The process involved with filing for bankruptcy protection

Hard financial times can mean big decisions for those who are trying to keep their households afloat. Many people who have struggled to pay their bills for months or even longer have started to look into all types of financial options.

Depending on the extent of a person's debt, he or she may look into certain debt consolidation programs; however, those programs may not always be effective in dealing with the problem. Some people consider the prospect of filing bankrupt and cringe at the thought. However, bankruptcy can be a very useful option for those who are trying to handle their tough economic challenges.

The goal of bankruptcy and how the system works

Unlike cases that are heard in criminal or civil courts, bankruptcy court cases are dealt with in a bankruptcy court located in the bankruptcy filer's appropriate district. Although bankruptcy laws have changed throughout the years, the primary goal has remained the same - to give individuals and business owners who are dealing with the pressures of substantial debts a way to start over.

Once an individual makes a bankruptcy filing and the petition has been approved, he or she will receive what's known as a "bankruptcy discharge." What this means for individual filers is that they will no longer be held responsible for paying off certain types of debt and the individual's creditor and bill collectors will no longer be able to make contact with him or her.

What will be required of a person filing for bankruptcy protection in Tennessee?

According to the U.S. Courts, the bankruptcy process begins with the bankruptcy laws that provide those with debt issues six possible bankruptcy options. Those options are:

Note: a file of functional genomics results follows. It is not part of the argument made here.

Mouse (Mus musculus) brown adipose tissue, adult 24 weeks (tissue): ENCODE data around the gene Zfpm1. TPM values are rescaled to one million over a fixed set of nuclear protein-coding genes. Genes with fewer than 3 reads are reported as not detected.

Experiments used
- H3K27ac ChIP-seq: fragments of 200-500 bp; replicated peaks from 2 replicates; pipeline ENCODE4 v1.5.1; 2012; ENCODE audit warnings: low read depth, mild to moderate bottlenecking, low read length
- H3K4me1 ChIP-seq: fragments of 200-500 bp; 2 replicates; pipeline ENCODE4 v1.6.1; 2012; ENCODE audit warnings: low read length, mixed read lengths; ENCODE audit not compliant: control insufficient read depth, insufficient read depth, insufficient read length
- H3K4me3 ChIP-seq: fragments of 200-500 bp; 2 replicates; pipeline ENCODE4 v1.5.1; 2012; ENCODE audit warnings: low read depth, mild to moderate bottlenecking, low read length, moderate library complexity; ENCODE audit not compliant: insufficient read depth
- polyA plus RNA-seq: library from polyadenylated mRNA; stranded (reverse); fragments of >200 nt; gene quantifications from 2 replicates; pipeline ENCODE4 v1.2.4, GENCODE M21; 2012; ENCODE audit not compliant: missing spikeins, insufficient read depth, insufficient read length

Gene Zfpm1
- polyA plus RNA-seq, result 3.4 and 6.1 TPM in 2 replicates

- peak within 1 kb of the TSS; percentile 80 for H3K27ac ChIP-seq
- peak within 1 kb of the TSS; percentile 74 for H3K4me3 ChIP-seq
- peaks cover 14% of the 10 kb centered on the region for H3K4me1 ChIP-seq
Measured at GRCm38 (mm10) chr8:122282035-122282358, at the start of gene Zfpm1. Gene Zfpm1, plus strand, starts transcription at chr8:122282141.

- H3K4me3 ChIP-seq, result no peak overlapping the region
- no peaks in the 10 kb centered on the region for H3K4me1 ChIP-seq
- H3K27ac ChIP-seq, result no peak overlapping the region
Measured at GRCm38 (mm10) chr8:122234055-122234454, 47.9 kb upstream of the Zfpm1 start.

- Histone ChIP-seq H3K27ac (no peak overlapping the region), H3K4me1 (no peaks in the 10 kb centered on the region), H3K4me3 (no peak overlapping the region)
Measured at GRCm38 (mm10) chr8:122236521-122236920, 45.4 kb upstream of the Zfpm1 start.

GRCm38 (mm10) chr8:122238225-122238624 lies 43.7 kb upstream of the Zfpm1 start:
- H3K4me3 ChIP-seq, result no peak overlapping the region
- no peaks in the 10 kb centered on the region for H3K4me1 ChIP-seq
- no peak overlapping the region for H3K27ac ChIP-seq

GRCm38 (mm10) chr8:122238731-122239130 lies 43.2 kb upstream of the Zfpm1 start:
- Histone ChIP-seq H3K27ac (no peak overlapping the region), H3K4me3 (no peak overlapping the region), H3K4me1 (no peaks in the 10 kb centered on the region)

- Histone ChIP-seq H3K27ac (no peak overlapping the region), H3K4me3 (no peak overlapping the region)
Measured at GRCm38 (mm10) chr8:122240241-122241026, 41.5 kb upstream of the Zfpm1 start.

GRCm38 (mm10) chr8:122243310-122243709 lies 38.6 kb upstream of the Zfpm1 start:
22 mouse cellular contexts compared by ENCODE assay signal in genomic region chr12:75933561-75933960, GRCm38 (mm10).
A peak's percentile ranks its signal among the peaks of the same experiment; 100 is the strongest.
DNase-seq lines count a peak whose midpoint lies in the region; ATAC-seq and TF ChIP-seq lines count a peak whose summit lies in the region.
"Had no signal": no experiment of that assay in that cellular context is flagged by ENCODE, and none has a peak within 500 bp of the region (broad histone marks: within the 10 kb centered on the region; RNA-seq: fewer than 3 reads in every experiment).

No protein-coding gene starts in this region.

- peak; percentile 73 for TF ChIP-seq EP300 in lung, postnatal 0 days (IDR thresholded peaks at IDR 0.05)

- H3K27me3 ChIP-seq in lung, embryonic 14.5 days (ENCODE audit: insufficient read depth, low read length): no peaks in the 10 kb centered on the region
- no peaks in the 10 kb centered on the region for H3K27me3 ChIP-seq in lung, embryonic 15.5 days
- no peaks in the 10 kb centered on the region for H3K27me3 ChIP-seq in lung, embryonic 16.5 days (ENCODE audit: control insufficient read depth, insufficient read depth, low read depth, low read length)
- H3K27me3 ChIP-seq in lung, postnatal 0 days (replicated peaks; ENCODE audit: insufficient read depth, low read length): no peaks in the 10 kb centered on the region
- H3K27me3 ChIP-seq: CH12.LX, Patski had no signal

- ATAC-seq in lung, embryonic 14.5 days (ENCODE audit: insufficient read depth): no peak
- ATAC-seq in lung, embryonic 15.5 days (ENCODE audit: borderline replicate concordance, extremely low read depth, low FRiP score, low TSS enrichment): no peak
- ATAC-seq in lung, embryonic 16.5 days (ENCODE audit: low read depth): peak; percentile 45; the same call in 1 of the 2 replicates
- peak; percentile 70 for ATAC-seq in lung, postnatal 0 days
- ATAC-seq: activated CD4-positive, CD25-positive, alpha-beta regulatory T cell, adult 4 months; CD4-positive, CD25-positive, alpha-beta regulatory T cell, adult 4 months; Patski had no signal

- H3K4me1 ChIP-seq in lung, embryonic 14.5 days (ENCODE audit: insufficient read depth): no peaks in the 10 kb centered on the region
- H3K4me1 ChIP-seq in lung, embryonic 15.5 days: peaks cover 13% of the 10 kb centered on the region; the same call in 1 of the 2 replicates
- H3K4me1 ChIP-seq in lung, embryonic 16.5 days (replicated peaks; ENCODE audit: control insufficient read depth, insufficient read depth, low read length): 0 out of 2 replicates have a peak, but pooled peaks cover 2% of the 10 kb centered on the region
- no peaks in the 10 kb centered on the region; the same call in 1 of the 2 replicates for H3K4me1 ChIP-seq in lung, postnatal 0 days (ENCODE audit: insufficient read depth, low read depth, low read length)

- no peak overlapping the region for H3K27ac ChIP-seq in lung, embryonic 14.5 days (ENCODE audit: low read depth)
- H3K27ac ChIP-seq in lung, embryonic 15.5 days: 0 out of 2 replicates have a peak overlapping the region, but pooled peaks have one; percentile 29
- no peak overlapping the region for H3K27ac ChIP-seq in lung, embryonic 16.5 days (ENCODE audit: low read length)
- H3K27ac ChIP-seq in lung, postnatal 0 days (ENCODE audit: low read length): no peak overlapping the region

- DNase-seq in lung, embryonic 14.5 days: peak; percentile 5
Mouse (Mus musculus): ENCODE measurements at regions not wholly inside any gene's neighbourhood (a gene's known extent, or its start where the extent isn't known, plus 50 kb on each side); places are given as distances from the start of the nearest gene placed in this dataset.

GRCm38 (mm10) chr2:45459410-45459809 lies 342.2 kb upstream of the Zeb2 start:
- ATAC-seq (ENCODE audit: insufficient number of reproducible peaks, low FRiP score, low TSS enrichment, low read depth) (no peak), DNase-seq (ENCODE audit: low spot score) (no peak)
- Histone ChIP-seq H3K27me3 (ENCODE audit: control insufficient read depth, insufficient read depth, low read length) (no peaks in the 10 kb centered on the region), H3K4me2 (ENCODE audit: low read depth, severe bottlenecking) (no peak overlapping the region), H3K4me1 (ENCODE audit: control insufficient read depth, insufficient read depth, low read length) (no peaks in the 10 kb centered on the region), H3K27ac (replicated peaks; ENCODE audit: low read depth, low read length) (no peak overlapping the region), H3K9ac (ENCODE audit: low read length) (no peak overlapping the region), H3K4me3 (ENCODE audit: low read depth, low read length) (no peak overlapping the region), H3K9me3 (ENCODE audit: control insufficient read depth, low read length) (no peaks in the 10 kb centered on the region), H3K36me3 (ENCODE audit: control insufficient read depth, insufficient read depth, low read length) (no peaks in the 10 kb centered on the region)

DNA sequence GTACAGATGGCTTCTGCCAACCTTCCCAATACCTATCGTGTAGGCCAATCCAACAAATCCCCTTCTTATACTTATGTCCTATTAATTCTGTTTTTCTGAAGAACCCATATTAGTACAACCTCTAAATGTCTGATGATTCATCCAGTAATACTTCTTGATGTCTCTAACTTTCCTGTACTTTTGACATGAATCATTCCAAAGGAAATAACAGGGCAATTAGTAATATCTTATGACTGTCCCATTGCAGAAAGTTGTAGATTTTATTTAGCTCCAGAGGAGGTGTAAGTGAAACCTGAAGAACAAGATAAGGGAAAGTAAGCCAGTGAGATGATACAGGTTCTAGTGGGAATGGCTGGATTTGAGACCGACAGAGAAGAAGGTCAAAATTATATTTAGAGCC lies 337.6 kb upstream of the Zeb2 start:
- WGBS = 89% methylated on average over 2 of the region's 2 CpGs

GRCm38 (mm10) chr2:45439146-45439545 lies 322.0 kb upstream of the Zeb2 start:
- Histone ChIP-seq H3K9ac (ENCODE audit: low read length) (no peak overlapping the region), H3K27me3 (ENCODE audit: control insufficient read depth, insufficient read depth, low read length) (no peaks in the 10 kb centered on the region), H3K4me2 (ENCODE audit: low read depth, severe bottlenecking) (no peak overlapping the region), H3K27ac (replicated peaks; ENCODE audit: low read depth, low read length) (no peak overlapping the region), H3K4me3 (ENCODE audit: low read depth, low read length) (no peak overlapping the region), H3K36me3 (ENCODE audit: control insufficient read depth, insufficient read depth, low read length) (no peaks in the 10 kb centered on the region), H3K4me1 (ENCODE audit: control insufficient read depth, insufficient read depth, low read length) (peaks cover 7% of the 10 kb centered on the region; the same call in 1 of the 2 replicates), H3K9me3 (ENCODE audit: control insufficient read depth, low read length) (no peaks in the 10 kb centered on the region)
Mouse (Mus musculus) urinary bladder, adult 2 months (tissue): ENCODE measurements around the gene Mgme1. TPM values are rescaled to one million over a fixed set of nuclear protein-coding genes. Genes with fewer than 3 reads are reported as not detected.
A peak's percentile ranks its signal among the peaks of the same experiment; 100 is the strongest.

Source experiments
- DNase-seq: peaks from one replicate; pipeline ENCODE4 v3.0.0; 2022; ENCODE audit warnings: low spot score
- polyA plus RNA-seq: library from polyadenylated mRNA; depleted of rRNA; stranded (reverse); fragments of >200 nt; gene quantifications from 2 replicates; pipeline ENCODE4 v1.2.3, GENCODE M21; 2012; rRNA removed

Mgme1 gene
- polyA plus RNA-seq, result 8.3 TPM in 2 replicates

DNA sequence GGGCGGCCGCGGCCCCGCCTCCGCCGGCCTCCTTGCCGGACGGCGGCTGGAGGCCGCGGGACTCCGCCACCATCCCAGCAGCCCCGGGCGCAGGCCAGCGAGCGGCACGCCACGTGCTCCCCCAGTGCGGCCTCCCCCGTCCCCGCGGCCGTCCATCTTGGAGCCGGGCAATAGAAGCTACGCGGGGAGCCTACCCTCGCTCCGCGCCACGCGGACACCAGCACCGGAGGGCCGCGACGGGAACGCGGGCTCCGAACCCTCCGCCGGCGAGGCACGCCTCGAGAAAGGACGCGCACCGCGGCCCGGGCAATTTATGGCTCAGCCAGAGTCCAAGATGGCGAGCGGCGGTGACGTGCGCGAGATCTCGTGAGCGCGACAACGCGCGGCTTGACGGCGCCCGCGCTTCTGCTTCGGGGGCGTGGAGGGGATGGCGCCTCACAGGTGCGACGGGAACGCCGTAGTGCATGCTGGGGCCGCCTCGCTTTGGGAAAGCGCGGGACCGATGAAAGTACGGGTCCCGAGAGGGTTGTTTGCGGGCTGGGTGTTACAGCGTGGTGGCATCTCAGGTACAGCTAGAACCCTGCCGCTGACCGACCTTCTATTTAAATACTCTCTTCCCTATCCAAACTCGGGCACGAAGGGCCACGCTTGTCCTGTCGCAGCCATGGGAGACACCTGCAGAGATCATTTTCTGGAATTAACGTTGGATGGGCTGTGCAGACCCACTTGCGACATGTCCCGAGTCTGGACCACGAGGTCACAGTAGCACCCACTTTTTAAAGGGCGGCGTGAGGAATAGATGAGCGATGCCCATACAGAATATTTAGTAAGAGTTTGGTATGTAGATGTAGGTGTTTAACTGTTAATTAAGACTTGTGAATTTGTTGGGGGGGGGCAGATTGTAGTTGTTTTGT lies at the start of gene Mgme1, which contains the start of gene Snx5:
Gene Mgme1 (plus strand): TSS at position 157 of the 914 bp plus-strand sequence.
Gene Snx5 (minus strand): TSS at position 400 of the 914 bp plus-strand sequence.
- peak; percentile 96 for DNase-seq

• Chapter 7 bankruptcy - also referred to as a "liquidation" bankruptcy
  • Chapter 9 bankruptcy - generally used by municipalities
  • Chapter 11 bankruptcy - commonly known as a "reorganization" bankruptcy
  • Chapter 12 bankruptcy - primarily used by family farmers and fishermen
  • Chapter 13 bankruptcy - allows for an adjustment of debt for those with regular income

The last option, Chapter 15 bankruptcy, is used by those who have cross-border issues that can involve assets that are subject to both U.S. laws and the laws of one or more foreign countries.

Once a person makes the decision to file for bankruptcy protection, he or she will need to collect all relevant documents and information, attend credit counseling prior to filing and file the case. Once the case is filed, the individual will have a meeting with the creditors and a discharge or repayment plan will be entered within a short time after filing.

The bankruptcy process can be complex and there are certain exemptions that can help protect personal property. Any individual who is considering filing for bankruptcy protection is encouraged to seek legal guidance from a bankruptcy lawyer.